That reduces the risk for error and lawsuits. I won’t argue the merits or demerits of our tort friendly society, but that is the way things are presently.

            Good rulemaking makes for good results and fewer lawsuits.

            Given a choice between a rule knocked out in 30 days and then getting sued by an investor because of a disagreement on the placement of a comma or the meaning of a word (The King v Burwell decision from last week comes to mind) or a rule that took 90 days and then smooth like a new Mercedes…

            Entrepreneurs (and citizens generally) should arm themselves with knowledge about how government works – for better and worse – so they can be effective advocates.

          • http://tech.mn Jeff Pesek

            “Minnesota’s government administration is light years more productive than anywhere else in the country” – source?

            And in summary, if I understand what you’re saying Frank: for a distinct timeline to exist, it should have been included in the bill introduced by the legislators and influenced by the attorneys who championed it.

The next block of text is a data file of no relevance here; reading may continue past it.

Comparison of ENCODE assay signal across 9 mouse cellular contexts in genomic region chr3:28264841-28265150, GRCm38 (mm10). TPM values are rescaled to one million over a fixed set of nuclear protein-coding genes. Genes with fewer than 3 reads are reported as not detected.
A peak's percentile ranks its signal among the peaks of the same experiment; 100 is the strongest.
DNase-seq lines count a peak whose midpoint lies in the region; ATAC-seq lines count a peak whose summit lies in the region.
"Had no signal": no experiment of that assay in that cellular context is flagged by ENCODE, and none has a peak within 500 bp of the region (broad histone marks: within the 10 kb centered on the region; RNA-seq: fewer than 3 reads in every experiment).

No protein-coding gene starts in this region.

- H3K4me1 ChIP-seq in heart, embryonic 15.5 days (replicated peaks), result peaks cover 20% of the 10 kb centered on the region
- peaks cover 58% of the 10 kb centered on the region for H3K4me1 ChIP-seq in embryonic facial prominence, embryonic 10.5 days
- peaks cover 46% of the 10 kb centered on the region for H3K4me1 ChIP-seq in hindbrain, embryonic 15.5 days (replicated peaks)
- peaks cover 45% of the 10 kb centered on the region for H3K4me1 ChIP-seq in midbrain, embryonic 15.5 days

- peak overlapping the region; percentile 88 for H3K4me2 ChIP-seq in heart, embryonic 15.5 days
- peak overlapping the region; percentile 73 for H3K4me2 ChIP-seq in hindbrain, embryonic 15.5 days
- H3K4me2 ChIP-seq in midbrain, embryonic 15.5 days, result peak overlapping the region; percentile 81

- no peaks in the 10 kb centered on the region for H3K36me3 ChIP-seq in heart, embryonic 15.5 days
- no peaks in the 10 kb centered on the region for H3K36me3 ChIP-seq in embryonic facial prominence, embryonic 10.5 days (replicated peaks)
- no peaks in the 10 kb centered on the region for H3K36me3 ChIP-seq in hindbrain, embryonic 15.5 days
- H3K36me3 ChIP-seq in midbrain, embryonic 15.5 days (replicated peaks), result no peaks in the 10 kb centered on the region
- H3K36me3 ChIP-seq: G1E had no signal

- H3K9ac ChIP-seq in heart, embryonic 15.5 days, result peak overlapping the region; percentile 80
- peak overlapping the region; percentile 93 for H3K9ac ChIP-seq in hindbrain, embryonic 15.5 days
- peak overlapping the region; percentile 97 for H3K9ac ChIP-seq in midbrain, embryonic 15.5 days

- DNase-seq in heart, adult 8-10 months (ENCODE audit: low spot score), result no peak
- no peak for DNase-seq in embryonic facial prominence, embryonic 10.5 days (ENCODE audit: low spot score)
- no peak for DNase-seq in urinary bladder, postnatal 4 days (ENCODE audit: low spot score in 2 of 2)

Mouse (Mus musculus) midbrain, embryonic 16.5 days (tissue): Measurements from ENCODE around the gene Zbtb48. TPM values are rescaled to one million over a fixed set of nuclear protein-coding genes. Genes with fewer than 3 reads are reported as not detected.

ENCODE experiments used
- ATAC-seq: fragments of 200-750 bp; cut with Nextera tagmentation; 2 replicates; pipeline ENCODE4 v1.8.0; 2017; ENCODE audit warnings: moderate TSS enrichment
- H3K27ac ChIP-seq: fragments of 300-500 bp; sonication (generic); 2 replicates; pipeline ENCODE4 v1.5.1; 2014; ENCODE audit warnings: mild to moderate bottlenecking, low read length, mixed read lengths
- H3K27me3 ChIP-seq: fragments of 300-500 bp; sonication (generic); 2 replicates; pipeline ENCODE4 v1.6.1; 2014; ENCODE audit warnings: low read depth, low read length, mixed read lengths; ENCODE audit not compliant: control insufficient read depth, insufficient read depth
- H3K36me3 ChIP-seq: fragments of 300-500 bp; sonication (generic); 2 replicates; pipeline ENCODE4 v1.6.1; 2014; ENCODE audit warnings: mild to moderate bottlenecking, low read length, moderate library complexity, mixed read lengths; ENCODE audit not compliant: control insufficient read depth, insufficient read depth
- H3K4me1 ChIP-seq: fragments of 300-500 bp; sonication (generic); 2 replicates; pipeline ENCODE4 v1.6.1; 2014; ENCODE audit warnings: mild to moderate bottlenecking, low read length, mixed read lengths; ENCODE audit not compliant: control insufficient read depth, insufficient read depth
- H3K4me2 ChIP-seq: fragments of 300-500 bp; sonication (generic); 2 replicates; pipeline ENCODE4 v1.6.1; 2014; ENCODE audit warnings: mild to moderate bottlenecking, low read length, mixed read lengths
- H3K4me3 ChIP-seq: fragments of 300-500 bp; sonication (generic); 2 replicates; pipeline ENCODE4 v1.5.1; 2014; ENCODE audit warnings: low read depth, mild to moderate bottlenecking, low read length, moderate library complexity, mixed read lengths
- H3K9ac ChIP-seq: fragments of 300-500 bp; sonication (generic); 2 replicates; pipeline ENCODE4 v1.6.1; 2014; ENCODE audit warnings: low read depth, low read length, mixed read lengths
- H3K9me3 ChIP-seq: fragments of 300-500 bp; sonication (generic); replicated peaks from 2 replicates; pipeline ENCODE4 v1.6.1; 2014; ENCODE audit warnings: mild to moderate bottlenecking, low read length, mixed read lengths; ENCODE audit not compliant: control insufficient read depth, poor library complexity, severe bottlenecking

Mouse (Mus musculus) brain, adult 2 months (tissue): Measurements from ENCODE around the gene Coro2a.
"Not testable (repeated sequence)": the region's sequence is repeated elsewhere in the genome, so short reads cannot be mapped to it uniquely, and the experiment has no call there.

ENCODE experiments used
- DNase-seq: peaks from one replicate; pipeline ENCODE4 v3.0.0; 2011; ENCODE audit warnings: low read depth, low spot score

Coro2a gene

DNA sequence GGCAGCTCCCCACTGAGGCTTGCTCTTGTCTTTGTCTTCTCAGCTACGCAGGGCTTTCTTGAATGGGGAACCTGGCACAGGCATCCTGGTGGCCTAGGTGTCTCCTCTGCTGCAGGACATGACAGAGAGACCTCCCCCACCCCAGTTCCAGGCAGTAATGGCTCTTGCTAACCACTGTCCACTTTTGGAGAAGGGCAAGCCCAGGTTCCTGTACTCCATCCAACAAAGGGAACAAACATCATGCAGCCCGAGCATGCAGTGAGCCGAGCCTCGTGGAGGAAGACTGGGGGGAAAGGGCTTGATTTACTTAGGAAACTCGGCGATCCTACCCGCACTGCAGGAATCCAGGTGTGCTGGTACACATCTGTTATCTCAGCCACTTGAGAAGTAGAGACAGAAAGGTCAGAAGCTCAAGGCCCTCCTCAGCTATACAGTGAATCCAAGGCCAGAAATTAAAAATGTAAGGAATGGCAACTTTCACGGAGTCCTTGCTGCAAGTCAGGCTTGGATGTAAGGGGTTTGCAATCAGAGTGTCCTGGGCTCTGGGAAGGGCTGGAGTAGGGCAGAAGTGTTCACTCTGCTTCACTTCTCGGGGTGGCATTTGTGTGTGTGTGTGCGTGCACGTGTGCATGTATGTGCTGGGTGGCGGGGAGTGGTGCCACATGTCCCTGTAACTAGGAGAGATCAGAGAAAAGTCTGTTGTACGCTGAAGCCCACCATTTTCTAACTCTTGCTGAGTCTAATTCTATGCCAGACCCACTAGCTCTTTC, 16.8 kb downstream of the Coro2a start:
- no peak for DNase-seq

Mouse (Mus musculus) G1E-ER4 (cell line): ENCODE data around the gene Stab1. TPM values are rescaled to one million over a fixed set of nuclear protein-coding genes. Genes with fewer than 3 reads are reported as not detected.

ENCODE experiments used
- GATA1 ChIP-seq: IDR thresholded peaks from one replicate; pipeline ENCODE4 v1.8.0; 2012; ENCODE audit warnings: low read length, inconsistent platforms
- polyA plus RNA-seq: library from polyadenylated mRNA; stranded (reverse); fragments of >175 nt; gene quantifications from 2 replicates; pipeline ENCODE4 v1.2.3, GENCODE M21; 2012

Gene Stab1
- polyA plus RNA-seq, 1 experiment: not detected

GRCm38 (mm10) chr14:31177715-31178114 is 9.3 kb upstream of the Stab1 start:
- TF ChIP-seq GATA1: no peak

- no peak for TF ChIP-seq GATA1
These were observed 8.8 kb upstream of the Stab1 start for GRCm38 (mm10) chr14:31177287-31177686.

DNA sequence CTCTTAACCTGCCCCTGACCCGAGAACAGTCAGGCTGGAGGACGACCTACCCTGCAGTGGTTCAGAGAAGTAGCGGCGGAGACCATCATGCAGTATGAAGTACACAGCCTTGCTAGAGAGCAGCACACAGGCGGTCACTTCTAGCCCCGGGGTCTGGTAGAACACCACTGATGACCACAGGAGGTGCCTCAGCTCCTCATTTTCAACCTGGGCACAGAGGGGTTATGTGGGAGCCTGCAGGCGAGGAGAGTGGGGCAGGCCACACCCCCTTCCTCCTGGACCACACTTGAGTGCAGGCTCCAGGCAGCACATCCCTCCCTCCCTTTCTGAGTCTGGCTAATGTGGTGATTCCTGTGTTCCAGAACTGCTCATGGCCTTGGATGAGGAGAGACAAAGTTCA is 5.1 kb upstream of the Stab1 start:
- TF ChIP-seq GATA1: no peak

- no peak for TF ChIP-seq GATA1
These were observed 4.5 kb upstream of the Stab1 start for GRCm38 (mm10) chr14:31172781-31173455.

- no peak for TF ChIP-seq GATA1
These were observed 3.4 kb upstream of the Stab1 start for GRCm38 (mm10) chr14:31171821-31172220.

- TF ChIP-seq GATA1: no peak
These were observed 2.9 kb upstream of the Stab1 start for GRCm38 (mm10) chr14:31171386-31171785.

Is that the gist of your initial comment?

          • Frank Jaskulke


            The summary is correct. Timelines for rule making are legislatively prescribed. Legislators make the law and administrators execute it. If you want to change execution, change the law.

            Source is my personal experience and that of other lobbyists I work with in state policy around the US. Which is certainly a biased source :)

          • http://tech.mn Jeff Pesek

            Very valid point, Frank. Unfortunately there was not a time factor included within the law in the first place. It would be interesting to know if that was even part of the draft bill or a topic of conversation? I don’t recall, and the negotations were private.

            Your prognostication that MNvest rulemaking will be accomplished and the law applicably usable in 2016 is appreciated. Until a set date comes from the Department itself though, that’s futile guesswork.

            Every day between when this law was passed and the Department fulfills its duties, they are acting as a defacto barrier between MN entrepreneurs and money. The opportunity costs are real.

            PS. You’ve piqued my curioisty…who do you lobby for?

          • Frank Jaskulke


            I doubt time frame was a part of the discussion. It is not a common discussion on any legislation unless there is an external deadline (like a federal requirement that such and such be done by a certain date). It just wouldn’t be a thing that comes up.

            My employer, LifeScience Alley, is a trade association (501C6 not for profit). We are a lobbying organization. I don’t do direct lobbying anymore but am still involved in our policy work.